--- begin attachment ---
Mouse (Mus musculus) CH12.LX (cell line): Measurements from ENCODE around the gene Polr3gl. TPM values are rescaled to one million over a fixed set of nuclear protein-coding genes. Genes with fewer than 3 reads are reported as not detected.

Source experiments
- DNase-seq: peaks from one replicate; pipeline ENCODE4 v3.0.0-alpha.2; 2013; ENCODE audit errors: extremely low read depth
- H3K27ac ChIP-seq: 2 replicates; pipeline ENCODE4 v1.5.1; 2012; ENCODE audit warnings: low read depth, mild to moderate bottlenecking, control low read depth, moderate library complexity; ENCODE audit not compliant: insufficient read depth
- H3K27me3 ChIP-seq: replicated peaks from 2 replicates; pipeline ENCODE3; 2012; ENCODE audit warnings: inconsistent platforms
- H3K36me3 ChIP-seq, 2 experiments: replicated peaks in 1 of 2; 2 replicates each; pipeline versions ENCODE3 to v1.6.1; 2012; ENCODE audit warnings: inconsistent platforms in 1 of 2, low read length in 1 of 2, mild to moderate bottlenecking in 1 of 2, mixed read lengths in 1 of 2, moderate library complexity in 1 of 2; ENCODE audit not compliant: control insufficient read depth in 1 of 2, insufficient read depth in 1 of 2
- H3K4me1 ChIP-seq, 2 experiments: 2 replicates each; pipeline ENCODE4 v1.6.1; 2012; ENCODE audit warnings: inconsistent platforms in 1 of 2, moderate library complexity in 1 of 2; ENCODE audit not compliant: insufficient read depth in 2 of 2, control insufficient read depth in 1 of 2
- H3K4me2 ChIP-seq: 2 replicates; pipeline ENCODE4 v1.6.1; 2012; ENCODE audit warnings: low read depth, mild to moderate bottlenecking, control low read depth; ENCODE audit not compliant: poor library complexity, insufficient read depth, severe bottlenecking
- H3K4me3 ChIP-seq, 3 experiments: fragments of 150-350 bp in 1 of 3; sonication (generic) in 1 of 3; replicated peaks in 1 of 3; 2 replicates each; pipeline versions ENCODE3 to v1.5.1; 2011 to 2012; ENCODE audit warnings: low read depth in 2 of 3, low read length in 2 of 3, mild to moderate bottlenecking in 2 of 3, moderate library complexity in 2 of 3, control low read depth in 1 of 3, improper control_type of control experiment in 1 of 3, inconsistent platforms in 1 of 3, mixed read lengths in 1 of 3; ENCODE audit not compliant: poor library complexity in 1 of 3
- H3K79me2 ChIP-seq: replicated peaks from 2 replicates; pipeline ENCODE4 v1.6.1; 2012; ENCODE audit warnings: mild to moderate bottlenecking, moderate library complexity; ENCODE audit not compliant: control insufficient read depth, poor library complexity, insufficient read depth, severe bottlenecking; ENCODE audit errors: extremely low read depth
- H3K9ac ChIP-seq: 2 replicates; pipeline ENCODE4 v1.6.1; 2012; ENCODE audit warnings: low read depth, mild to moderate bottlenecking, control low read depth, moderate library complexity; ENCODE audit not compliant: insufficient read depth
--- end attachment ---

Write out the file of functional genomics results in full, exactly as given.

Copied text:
Mouse (Mus musculus) CH12.LX (cell line): Measurements from ENCODE around the gene Polr3gl. TPM values are rescaled to one million over a fixed set of nuclear protein-coding genes. Genes with fewer than 3 reads are reported as not detected.

Source experiments
- DNase-seq: peaks from one replicate; pipeline ENCODE4 v3.0.0-alpha.2; 2013; ENCODE audit errors: extremely low read depth
- H3K27ac ChIP-seq: 2 replicates; pipeline ENCODE4 v1.5.1; 2012; ENCODE audit warnings: low read depth, mild to moderate bottlenecking, control low read depth, moderate library complexity; ENCODE audit not compliant: insufficient read depth
- H3K27me3 ChIP-seq: replicated peaks from 2 replicates; pipeline ENCODE3; 2012; ENCODE audit warnings: inconsistent platforms
- H3K36me3 ChIP-seq, 2 experiments: replicated peaks in 1 of 2; 2 replicates each; pipeline versions ENCODE3 to v1.6.1; 2012; ENCODE audit warnings: inconsistent platforms in 1 of 2, low read length in 1 of 2, mild to moderate bottlenecking in 1 of 2, mixed read lengths in 1 of 2, moderate library complexity in 1 of 2; ENCODE audit not compliant: control insufficient read depth in 1 of 2, insufficient read depth in 1 of 2
- H3K4me1 ChIP-seq, 2 experiments: 2 replicates each; pipeline ENCODE4 v1.6.1; 2012; ENCODE audit warnings: inconsistent platforms in 1 of 2, moderate library complexity in 1 of 2; ENCODE audit not compliant: insufficient read depth in 2 of 2, control insufficient read depth in 1 of 2
- H3K4me2 ChIP-seq: 2 replicates; pipeline ENCODE4 v1.6.1; 2012; ENCODE audit warnings: low read depth, mild to moderate bottlenecking, control low read depth; ENCODE audit not compliant: poor library complexity, insufficient read depth, severe bottlenecking
- H3K4me3 ChIP-seq, 3 experiments: fragments of 150-350 bp in 1 of 3; sonication (generic) in 1 of 3; replicated peaks in 1 of 3; 2 replicates each; pipeline versions ENCODE3 to v1.5.1; 2011 to 2012; ENCODE audit warnings: low read depth in 2 of 3, low read length in 2 of 3, mild to moderate bottlenecking in 2 of 3, moderate library complexity in 2 of 3, control low read depth in 1 of 3, improper control_type of control experiment in 1 of 3, inconsistent platforms in 1 of 3, mixed read lengths in 1 of 3; ENCODE audit not compliant: poor library complexity in 1 of 3
- H3K79me2 ChIP-seq: replicated peaks from 2 replicates; pipeline ENCODE4 v1.6.1; 2012; ENCODE audit warnings: mild to moderate bottlenecking, moderate library complexity; ENCODE audit not compliant: control insufficient read depth, poor library complexity, insufficient read depth, severe bottlenecking; ENCODE audit errors: extremely low read depth
- H3K9ac ChIP-seq: 2 replicates; pipeline ENCODE4 v1.6.1; 2012; ENCODE audit warnings: low read depth, mild to moderate bottlenecking, control low read depth, moderate library complexity; ENCODE audit not compliant: insufficient read depth